It is well settled that plaintiff bears the burden of establishing jurisdiction by a preponderance of the evidence. Hoffritz for Cutlery Inc. v. Amajac, Ltd., 763 F.2d 55, 57 (2d Cir. 1985). Absent a full evidentiary hearing,*fn2 plaintiff need only make a prima facie showing that jurisdiction exits. Moreover, "[i]n the absence of an evidentiary hearing on the jurisdictional allegations, or a trial on the merits, all pleadings and affidavits are construed in the light most favorable to plaintiff, and where doubts exist, they are resolved in the plaintiff's favor." Id. Where, as here, plaintiff's complaint is grounded in diversity jurisdiction, personal jurisdiction is determined under New York law. Agency Rent A Car Sys., Inc., v. Grand Rent A Car Corp., 98 F.3d 25, 29 (1996).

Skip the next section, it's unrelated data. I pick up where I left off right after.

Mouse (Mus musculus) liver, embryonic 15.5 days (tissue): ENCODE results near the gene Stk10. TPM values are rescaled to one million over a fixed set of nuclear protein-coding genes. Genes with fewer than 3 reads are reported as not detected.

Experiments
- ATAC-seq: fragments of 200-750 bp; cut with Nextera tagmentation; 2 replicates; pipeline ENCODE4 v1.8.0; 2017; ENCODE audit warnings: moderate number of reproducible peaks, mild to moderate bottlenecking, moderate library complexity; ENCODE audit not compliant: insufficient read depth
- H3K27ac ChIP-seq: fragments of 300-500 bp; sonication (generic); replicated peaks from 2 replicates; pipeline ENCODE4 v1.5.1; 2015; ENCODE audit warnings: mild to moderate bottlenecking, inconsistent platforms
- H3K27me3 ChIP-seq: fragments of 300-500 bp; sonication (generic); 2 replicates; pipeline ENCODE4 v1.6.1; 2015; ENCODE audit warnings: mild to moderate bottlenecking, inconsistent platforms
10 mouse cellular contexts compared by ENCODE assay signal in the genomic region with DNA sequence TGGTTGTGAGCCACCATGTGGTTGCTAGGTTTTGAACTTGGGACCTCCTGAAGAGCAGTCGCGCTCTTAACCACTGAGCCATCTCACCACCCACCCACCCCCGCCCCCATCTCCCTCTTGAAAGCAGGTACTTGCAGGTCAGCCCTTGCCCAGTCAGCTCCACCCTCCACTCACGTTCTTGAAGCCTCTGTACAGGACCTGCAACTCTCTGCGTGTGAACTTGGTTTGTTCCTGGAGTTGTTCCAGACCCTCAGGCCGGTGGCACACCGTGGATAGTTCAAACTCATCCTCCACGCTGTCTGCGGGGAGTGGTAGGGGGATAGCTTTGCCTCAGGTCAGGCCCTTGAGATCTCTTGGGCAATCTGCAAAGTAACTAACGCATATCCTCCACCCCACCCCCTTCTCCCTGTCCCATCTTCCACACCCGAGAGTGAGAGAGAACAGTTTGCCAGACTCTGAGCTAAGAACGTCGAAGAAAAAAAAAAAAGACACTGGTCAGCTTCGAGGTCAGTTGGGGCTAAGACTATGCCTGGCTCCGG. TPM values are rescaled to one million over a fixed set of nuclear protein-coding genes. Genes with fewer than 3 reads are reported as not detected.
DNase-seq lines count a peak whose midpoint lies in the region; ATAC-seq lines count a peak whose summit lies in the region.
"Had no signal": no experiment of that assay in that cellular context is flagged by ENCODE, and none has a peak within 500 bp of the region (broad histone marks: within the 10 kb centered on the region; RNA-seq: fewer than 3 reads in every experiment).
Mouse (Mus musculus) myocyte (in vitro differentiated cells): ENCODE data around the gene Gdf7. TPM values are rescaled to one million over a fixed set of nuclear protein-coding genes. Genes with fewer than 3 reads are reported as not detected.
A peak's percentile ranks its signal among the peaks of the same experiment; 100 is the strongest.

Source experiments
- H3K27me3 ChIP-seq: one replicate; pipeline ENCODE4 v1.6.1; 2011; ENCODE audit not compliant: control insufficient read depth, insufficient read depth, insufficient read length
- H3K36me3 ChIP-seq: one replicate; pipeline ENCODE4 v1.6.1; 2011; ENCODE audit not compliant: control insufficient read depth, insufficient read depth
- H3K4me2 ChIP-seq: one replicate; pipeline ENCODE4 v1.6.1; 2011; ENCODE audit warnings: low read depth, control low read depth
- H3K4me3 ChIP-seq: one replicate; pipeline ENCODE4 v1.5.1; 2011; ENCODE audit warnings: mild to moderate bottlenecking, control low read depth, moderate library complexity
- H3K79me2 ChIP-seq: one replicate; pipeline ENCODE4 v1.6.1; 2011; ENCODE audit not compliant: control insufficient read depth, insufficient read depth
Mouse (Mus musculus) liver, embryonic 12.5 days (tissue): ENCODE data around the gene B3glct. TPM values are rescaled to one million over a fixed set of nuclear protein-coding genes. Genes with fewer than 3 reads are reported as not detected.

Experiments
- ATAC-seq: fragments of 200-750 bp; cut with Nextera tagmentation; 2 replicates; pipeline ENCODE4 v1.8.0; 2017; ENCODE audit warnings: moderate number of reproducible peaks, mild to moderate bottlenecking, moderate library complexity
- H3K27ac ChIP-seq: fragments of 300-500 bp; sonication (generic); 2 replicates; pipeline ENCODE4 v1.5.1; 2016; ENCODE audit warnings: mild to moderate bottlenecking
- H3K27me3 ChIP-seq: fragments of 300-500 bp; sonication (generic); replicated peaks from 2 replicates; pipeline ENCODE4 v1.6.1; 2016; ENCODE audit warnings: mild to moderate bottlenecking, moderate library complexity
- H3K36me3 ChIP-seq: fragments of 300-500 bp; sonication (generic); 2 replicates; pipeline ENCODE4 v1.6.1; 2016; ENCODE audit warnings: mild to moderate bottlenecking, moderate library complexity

New York's Long-Arm Jurisdiction Statute: In deciding whether long-arm jurisdiction exists, the court must apply a two-step analysis. First, the court must look to the forum State's long-arm statute and determine whether the statute reaches the foreign corporation. If the long-arm statute authorizes personal jurisdiction over a defendant, the court must then determine whether the exercise of such jurisdiction "comports with federal due process." Bank Brussels Lambert v. Fiddler Gonzalez & Rodriguez, 305 F.3d 120, 127 (2d Cir. 2002).